You know, I really admire those bloggers who only (or mostly) review crime. There’s just so many ways you can talk about a whodunit… or is there?

This is my third Peter Wimsey novel and the one I least enjoyed, since there’s less Wimsey than in the others and we only get treated to a couple of glimpses of his True Self .

The only time we see the “real” Peter Wimsey in Unnatural Death is when he’s dealing with his guilt. There’s a lot of utilitarianism vs. absolute morality in this book: if Wimsey hadn’t decided to investigate a seemingly natural death, only that first crime would have been committed (that of an old lady dying of cancer already). His interference led to two other people dying, because the killer tried to cover his tracks. So, is Wimsey somehow responsible for these deaths? Would it have been better for him not to interfer? Shouldn’t he feel guilty for the indirect deaths he caused?

To compensate the reader for the lack of Wimsey, Sayers introduced a great secondary character, one which I suspect will continue to delight me in the books to come: Miss Climpson. She’s a middle-aged single woman who Wimsey employs to get information out of the people involved in his cases. Where a policeman would draw a blank, a harmless lady with an inquisitive mind and gentle ways can go a long way. With this clever use of a forgotten part of society, Wimsey believes he’s exploring new grounds:

“May I ask—?” began Parker.
“It is not what you think,” said his lordship, earnestly.
“Of course not,” agreed Parker.
“There, I knew you had a nasty mind. Even the closest of one’s friends turn out to be secret thinkers. They think in private thoughts which they publicly repudiate.”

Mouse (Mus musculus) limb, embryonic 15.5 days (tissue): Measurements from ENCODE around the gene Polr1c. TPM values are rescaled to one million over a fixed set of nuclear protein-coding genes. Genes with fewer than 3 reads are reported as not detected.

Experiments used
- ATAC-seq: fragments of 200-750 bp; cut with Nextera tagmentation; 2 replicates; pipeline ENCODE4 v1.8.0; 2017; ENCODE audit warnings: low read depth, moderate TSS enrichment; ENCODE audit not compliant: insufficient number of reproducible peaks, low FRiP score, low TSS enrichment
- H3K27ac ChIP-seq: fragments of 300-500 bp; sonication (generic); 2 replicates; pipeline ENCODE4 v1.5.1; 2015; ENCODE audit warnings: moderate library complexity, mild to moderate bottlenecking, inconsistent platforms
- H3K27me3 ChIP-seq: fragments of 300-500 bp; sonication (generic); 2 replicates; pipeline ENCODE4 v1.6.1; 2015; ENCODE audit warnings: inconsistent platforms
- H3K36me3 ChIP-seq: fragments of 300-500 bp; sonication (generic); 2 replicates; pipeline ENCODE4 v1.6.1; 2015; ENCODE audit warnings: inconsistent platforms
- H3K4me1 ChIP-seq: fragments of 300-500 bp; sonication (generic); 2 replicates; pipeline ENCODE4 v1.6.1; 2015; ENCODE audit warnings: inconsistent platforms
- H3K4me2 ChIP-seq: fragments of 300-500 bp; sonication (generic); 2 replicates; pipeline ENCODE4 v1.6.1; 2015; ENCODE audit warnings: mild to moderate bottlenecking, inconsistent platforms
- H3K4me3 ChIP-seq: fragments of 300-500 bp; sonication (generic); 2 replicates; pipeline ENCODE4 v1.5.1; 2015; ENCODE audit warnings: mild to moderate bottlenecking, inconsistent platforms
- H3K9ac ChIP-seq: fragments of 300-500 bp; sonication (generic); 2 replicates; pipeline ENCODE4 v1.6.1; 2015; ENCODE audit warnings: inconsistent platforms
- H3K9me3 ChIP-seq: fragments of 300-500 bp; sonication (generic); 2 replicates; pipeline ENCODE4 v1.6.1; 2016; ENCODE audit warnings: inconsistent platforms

“Don’t be a fool. Who is Miss Climpson?”
(here Lord Peter waxes lyrical for a bit, concluding with)
“One of these days they will put up a statue to me, with an inscription:

“’To the Man who Made
Thousands of Superfluous Women Happy
Without Violence to their Modesty
or Exertion to Himself’”

In a novel where some of the main characters in the case don’t even get a direct line, Miss Climpson is not only Wimsey’s eyes and ears, she’s ours as well. She has a very peculiar way of talking (and writing), and Sayers’ use of italics allows you to easely imagine how she would sound:

“Well, now, so am I, Mrs. Peasgood,” rejoined Miss Climpson promptly, “and that is what I said to Mrs. Budge at the time. I said, ‘Do I understand that there was anything odd about the old lady’s death?—because she had spoken of the peculiar circumstances of the case, and you now, I should not at all like to live in a house which could be called in any way notorious. I should really feel quite uncomfortable about it.”

And moving on from Miss Climpson, I have yet to see a female character in Sayers’ books that I feel is… whole. From Wimsey’s sister Mary, to this book’s villain Miss Whittaker, they all have their motivations, but we never really go deeper. I would like to know more about how Mary feels about Peter, why Miss Whittaker hates men so much and how come Miss Climpson has such a good understanding of both herself and other people. Maybe I’ll be more satisfied once Harriet comes along?